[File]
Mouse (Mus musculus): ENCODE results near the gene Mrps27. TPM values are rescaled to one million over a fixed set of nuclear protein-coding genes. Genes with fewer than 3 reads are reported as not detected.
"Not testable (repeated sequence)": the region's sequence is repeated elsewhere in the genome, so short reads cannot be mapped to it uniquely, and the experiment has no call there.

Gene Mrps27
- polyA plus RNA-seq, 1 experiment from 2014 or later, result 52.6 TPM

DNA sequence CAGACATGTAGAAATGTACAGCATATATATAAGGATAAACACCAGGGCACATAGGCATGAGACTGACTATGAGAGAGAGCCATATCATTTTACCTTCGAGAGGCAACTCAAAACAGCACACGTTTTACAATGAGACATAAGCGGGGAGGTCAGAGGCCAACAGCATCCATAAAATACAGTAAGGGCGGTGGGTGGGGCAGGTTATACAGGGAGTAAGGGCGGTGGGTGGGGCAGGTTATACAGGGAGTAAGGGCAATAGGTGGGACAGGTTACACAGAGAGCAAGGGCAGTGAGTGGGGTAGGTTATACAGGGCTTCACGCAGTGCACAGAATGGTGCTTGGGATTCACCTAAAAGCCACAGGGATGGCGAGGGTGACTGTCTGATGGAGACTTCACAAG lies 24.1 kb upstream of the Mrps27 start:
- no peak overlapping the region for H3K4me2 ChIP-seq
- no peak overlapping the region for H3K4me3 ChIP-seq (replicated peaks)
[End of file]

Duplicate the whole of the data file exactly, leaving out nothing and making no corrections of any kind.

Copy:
Mouse (Mus musculus): ENCODE results near the gene Mrps27. TPM values are rescaled to one million over a fixed set of nuclear protein-coding genes. Genes with fewer than 3 reads are reported as not detected.
"Not testable (repeated sequence)": the region's sequence is repeated elsewhere in the genome, so short reads cannot be mapped to it uniquely, and the experiment has no call there.

Gene Mrps27
- polyA plus RNA-seq, 1 experiment from 2014 or later, result 52.6 TPM

DNA sequence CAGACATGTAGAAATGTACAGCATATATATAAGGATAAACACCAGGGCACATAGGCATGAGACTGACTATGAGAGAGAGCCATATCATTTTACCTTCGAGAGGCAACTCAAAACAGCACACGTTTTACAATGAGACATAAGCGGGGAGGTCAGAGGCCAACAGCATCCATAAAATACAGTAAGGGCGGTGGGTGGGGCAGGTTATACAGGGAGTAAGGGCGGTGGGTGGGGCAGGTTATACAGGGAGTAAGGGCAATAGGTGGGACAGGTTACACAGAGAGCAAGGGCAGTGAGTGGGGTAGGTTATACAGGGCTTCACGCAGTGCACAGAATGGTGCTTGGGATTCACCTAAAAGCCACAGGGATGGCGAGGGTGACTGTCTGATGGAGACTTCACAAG lies 24.1 kb upstream of the Mrps27 start:
- no peak overlapping the region for H3K4me2 ChIP-seq
- no peak overlapping the region for H3K4me3 ChIP-seq (replicated peaks)